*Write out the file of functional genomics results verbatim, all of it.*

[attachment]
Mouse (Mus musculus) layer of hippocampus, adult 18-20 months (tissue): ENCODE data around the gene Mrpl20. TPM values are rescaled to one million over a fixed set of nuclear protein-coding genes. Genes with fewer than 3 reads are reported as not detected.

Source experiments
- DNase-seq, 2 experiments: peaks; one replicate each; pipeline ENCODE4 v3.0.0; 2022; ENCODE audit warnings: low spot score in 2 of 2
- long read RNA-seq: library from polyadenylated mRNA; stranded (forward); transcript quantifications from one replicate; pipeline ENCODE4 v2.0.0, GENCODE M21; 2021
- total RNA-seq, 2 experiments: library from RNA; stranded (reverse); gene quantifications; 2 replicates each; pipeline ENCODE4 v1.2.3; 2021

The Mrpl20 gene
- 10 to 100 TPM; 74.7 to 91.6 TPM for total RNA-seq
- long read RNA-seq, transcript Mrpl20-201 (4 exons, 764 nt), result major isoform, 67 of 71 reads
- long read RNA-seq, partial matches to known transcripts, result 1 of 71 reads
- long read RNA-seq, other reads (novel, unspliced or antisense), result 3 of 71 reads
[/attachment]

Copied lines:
Mouse (Mus musculus) layer of hippocampus, adult 18-20 months (tissue): ENCODE data around the gene Mrpl20. TPM values are rescaled to one million over a fixed set of nuclear protein-coding genes. Genes with fewer than 3 reads are reported as not detected.

Source experiments
- DNase-seq, 2 experiments: peaks; one replicate each; pipeline ENCODE4 v3.0.0; 2022; ENCODE audit warnings: low spot score in 2 of 2
- long read RNA-seq: library from polyadenylated mRNA; stranded (forward); transcript quantifications from one replicate; pipeline ENCODE4 v2.0.0, GENCODE M21; 2021
- total RNA-seq, 2 experiments: library from RNA; stranded (reverse); gene quantifications; 2 replicates each; pipeline ENCODE4 v1.2.3; 2021

The Mrpl20 gene
- 10 to 100 TPM; 74.7 to 91.6 TPM for total RNA-seq
- long read RNA-seq, transcript Mrpl20-201 (4 exons, 764 nt), result major isoform, 67 of 71 reads
- long read RNA-seq, partial matches to known transcripts, result 1 of 71 reads
- long read RNA-seq, other reads (novel, unspliced or antisense), result 3 of 71 reads